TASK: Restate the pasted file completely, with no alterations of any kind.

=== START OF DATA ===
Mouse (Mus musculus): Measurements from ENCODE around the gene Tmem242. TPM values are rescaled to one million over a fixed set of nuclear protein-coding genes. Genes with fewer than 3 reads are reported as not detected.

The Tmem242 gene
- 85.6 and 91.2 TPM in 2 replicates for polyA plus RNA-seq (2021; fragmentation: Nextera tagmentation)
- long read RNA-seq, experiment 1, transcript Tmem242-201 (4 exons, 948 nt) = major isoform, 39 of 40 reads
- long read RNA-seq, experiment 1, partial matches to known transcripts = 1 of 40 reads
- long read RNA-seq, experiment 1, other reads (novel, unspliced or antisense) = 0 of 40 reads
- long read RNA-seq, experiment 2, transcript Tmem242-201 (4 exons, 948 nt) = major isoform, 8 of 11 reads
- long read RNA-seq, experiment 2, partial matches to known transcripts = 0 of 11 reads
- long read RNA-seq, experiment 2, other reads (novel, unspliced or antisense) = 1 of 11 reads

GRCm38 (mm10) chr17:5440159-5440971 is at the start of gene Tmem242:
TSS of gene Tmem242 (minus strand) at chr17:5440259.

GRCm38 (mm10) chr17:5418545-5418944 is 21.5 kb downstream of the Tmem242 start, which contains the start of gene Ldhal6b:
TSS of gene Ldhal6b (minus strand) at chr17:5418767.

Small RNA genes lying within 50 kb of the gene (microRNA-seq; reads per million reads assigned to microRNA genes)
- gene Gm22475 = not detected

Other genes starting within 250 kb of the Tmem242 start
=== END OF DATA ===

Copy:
Mouse (Mus musculus): Measurements from ENCODE around the gene Tmem242. TPM values are rescaled to one million over a fixed set of nuclear protein-coding genes. Genes with fewer than 3 reads are reported as not detected.

The Tmem242 gene
- 85.6 and 91.2 TPM in 2 replicates for polyA plus RNA-seq (2021; fragmentation: Nextera tagmentation)
- long read RNA-seq, experiment 1, transcript Tmem242-201 (4 exons, 948 nt) = major isoform, 39 of 40 reads
- long read RNA-seq, experiment 1, partial matches to known transcripts = 1 of 40 reads
- long read RNA-seq, experiment 1, other reads (novel, unspliced or antisense) = 0 of 40 reads
- long read RNA-seq, experiment 2, transcript Tmem242-201 (4 exons, 948 nt) = major isoform, 8 of 11 reads
- long read RNA-seq, experiment 2, partial matches to known transcripts = 0 of 11 reads
- long read RNA-seq, experiment 2, other reads (novel, unspliced or antisense) = 1 of 11 reads

GRCm38 (mm10) chr17:5440159-5440971 is at the start of gene Tmem242:
TSS of gene Tmem242 (minus strand) at chr17:5440259.

GRCm38 (mm10) chr17:5418545-5418944 is 21.5 kb downstream of the Tmem242 start, which contains the start of gene Ldhal6b:
TSS of gene Ldhal6b (minus strand) at chr17:5418767.

Small RNA genes lying within 50 kb of the gene (microRNA-seq; reads per million reads assigned to microRNA genes)
- gene Gm22475 = not detected

Other genes starting within 250 kb of the Tmem242 start